Category: Infection

Eliminating Viral Hepatitis: ‘Missing Millions or Missing Billions’

By Professor Mark ThurszProfessor of Hepatology within the Department of Surgery and Cancer, Imperial College London

According to the World Health Organisation it is estimated that 250 million people worldwide are chronically infected with the hepatitis B virus (HBV) and 70 million with the hepatitis C virus (HCV). Untreated, these infections can lead to premature death from cirrhosis and liver cancer; recent statistics suggest that together HBV and HCV are responsible for more deaths than HIV.

Ending stigma and HIV transmission

By Dr Julia Makinde is a Research Associate with the International AIDS Vaccine Initiative at Imperial College London

It is estimated that there are 36.7 million people living with HIV globally with 1.8 million new infections in 2016 alone (1). This number represents an 11% drop in the number of new infections from 2010 . Some might consider this an achievement or a testament to the impact of strategic national and global policies aimed at tackling the epidemic. But in reality, these numbers mask the discrepant pace in the effort to tackle transmission and AIDS-related deaths in countries across the globe.

Hepatitis: Why early screening matters

By Professor Mark Thursz, Professor of Hepatology within the Department of Surgery and Cancer, Imperial College London

Five viruses, hepatitis A – E, specifically infect the liver and cause acute hepatitis or chronic hepatitis.

Over 350 million people worldwide are chronically infected and are therefore at risk of cirrhosis, liver failure and liver cancer. Hepatitis B and Hepatitis C virus are together responsible for over a million deaths per year. The majority of infections and deaths related to these viruses occur in low and middle income countries. In 2010 the United Nations World Health Assembly passed a resolution which recognised the burden of disease imposed by these viruses and initiated a public health response to viral hepatitis which included the inception of World Hepatitis Day.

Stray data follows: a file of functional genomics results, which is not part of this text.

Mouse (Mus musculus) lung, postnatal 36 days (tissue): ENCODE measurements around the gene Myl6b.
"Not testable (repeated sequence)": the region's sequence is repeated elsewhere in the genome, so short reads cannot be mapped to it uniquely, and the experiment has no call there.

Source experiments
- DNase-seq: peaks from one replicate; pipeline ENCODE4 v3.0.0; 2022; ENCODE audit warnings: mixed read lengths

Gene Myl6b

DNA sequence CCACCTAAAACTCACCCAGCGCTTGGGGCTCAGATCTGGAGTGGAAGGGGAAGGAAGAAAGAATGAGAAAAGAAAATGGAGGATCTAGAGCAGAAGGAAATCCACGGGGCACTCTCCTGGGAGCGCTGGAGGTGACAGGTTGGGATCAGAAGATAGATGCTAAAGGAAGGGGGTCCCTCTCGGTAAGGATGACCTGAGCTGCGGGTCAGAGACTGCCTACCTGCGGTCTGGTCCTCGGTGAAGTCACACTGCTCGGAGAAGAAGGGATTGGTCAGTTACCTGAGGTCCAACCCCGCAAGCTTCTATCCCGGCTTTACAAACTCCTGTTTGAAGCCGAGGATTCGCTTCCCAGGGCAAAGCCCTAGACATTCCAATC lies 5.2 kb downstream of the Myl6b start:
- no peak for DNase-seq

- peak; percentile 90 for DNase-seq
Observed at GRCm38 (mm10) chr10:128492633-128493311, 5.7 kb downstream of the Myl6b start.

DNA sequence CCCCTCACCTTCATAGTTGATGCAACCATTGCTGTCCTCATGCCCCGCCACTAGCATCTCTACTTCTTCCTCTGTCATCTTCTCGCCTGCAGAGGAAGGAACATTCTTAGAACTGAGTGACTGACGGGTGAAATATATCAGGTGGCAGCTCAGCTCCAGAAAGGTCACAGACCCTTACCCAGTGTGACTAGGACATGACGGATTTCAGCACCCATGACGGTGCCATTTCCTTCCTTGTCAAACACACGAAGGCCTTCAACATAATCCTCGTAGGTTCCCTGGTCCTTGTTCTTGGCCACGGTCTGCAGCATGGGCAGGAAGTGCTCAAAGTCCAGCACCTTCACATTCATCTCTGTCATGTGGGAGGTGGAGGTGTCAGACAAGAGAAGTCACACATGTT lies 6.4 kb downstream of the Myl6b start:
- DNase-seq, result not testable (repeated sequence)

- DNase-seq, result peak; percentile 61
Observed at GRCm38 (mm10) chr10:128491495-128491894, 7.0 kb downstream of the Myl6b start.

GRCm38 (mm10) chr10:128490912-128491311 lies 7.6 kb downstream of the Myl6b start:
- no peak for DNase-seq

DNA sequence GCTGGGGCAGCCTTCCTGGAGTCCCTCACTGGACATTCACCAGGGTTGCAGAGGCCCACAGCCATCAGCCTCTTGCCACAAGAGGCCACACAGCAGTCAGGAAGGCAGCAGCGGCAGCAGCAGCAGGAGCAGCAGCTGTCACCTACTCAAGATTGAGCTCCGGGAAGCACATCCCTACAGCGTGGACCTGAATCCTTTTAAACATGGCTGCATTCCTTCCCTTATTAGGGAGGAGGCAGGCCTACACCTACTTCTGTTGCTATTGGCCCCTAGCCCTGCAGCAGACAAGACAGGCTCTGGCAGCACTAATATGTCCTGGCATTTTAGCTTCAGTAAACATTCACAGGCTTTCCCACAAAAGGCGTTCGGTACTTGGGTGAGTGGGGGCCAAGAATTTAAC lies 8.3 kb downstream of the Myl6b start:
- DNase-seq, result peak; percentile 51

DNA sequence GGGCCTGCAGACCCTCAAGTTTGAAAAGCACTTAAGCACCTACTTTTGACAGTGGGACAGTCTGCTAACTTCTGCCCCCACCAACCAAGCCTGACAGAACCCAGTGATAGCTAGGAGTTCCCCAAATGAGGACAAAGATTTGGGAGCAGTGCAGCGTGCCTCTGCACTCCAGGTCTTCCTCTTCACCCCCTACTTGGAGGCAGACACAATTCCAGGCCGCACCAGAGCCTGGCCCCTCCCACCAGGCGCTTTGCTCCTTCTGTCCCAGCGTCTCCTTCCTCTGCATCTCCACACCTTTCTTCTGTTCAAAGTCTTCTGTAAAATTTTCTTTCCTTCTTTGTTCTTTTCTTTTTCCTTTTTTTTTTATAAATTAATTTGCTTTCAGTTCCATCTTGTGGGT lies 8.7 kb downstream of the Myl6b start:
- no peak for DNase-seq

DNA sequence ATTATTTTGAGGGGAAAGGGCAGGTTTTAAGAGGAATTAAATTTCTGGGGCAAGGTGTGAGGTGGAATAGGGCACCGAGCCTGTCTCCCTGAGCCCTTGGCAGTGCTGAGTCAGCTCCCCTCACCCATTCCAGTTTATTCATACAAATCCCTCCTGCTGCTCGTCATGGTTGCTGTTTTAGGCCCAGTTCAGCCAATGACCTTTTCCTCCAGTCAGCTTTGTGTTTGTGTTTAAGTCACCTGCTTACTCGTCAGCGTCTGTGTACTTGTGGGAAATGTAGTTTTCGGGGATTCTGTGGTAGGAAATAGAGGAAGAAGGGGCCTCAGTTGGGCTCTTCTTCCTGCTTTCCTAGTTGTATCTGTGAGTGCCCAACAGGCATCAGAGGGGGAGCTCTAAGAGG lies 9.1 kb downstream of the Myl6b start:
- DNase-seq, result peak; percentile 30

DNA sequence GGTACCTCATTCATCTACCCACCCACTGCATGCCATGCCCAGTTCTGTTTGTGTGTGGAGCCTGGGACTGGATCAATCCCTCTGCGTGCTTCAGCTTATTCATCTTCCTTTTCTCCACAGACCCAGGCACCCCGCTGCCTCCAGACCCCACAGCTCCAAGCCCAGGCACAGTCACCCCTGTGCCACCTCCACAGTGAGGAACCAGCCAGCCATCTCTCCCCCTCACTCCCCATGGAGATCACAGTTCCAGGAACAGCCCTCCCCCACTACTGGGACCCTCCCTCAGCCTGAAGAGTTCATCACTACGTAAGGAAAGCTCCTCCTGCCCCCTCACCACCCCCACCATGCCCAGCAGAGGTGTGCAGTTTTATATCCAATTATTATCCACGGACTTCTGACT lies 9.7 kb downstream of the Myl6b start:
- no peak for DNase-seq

Topical issues in STIs: going beyond testing at the Jefferiss Wing centre for Sexual Health

By Dr Angela Bailey, Consultant HIV/GU medicine, Imperial College Healthcare NHS Trust

The Jefferiss Wing at St Mary’s hospital is one of the biggest sexual health clinics in the UK. As well as providing services for testing (walk in and bookable online), we have an active Clinical Trials Centre and many of our clinicians are involved in sexual health research which gives our patients a chance to participate in studies and access to the latest developments in STI care. Some key areas, which have been in the news over the last year, are discussed here.

Putting TB to the test: My journey so far

By Harriet Gliddon, winner of the IGHI Student Challenges Competition 2015-16

During March 2016, I blogged for IGHI on World TB Day about my experiences of entering the Student Challenges Competition.

The intervening six months have been busier than I could have imagined, and filled with things like delivering an invited talk at the Biosensors Summit in Sweden, submitting my PhD thesis and completing an internship at the World Health Organization.